Additionally, genomic analysis ex vivo, or living cell-sorting technique with the downstream cell culture to increase cell number or understand differentiating stage and then genomic analysis can help us to discover some biomarkers at different stages of cancer[41]. As mentioned above, genomic analysis ex vivo has been employed into cancer stem cell.
Recently, genomic analysisin silico has been extensively utilized to discover tumor biomarker and biomarkers related with genetics. As shown in our result[42], genomic analysis in silico can screen or mine some very specific biomarkers in some diseases. Because of mixed different cells from clinical tissue remaining in the mined gene profile, current results from bioinformatic analysis still need further experiments, such as rtPCR or Western blot to confirm the mined gene profiles. Genomic analysis in silico is a good substitute method if the specimens have not been processed for micro-dissection in vitro orcell-sorting in/ex vivo.

3.3.2.Therapeutic Targeting

Therapeutic targeting is a specific treatment for clinical diseases. In details, after genomic analysis along with pathway information and linking drug database to provide information, the corresponding drugs will directly target the explored therapeutic protein and nucleic acid for the targeted disease. A necessity of therapeutic targeting, clinical genomic analysis, nowadays, has been quickly applied into tumor disease, immune disease and genetic disease. Major developments are in two fields: A. therapeutic targeting for cancer stem cell; B. individualized therapy for metastatic tumor, immune disease or genetic disease.
Now we all know, small populations of cells, called cancer stem cells (CSCs) located in tumor tissues play an important function in the development and progression of the disease[43,44,45]. It is also thought that CSCs drive the metastatic spread of cancer. CSCs are able to resist conventional therapies so that the disease is difficult to be completely eradicated. If therapeutic targeting identification can uncover some specific proteins or nucleic acid of CSCs, the selective targeting of CSCs will offer a new paradigm in both cancer diagnostics and therapeutics. According to current report, more than 30 CSC R&D program are subject to several clinical research to discover drugs or compound. Now, most CSC R&D program is being taken forward to large pharmaceutical companies[46,47].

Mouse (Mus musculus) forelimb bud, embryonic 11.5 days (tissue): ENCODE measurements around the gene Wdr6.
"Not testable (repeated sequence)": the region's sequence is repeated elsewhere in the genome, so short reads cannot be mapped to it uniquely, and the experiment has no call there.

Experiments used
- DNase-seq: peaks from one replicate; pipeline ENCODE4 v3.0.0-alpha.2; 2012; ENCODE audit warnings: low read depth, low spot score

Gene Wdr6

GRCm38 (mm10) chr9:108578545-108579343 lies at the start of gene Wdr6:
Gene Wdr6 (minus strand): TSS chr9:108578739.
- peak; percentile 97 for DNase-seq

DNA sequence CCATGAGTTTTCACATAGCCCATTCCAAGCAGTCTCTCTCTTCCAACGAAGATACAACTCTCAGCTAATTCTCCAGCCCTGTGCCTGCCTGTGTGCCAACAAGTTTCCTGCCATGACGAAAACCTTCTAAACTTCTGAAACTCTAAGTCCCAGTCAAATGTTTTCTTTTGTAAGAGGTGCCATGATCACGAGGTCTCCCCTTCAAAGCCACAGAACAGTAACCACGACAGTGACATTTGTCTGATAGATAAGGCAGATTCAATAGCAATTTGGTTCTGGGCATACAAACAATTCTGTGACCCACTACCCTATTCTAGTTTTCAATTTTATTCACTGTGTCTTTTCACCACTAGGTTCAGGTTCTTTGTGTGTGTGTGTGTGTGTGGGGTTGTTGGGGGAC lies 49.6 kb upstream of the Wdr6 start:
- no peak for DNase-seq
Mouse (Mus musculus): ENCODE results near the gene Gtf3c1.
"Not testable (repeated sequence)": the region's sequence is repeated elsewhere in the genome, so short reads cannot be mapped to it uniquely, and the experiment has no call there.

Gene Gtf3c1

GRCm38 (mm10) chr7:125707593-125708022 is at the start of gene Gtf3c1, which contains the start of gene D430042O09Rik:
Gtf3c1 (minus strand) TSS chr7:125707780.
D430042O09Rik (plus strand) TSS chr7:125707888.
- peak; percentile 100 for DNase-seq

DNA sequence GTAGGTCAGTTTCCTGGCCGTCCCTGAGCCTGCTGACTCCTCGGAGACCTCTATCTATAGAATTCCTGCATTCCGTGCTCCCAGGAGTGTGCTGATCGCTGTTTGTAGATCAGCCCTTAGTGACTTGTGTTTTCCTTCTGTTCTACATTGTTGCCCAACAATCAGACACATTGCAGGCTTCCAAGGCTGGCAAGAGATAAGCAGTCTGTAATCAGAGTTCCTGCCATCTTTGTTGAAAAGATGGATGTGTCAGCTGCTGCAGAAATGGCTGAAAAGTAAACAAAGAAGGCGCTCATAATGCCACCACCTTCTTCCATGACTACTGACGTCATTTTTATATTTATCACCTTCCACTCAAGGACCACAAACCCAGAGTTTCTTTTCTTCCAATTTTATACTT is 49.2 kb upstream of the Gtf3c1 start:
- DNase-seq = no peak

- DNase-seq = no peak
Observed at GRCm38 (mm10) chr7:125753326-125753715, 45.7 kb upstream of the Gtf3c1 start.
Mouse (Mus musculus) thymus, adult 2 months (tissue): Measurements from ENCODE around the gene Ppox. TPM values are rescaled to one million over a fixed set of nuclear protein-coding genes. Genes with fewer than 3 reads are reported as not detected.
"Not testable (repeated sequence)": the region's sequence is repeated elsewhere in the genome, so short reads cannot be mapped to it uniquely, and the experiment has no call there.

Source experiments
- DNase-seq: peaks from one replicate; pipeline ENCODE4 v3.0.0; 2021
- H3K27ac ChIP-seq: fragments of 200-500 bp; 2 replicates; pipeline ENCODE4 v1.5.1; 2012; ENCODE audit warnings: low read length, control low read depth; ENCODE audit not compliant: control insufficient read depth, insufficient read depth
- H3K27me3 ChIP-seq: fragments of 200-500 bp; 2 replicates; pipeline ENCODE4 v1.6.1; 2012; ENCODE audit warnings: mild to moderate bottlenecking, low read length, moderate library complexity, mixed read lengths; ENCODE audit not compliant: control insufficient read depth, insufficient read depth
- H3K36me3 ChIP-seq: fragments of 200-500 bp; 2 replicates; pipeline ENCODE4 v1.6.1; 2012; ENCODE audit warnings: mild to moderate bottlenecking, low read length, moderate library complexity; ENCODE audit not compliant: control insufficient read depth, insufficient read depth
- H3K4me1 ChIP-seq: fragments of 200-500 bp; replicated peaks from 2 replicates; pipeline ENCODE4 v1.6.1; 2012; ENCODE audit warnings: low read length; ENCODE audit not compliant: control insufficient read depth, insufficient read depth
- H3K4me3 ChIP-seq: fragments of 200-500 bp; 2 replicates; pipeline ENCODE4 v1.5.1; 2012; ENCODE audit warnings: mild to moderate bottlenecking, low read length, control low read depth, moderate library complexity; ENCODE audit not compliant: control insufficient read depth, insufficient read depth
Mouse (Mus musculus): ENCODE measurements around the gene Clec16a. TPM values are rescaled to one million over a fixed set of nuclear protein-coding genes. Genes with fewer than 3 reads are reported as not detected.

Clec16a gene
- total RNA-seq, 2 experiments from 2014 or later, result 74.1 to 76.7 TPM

In clinical fields, personalized medicine (or individualized therapy), one of special therapeutic targeting, is going to extend into different clinical diseases. Personalized medicine is a new medical model to be directly defined as physicians enable tailored approaches to prevent and care for individual patient relying on genomics and proteomics. It is often defined as "the right treatment for the right person at the right time." All examples of successful personalized treatments require a rational clinical genomic analysis. Based on research and development of clinical genomic analysis, we have successfully established a bioinformatics module for personalized therapy, that is, following genomic signature mined by genomic analysis in silico, quantitative pathway analysed by topology process, a specimen with no small cell lung cancer (NSCLC) was used to mine significant targeting, finally uncover therapeutic targeting with linking drug database for the special treatment[48].

4. Conclusions of Clinical Genomic Analysis

Seven years ago, I describe single cell genomic techniques based on experiences in our laboratory and other laboratories. After further research and development of clinical genomic techniques with maturity in amplification for genomic DNA/RNA and signal magnification for protein for the past several years, many new genomic techniques have been developed into clinical specimens, for instances, dynamically single-cell or small number of cell-sorting techniques with downstream ex vivo culture to increase the cell number or differentiation into a special type of cells and then genomic analysis; moreover, genomic analysis at tissue level with in silico analysis has also be quickly developed. These new clinical genomic analyses have been extended from molecular pathology, molecular genetics/cytogenetics, forensic medicine into stem cells for regenerative medicine and tumor cells and/or cancer stem cells for biomarker discovery and therapeutic targeting and into T-cell for adoptive immunotherapy.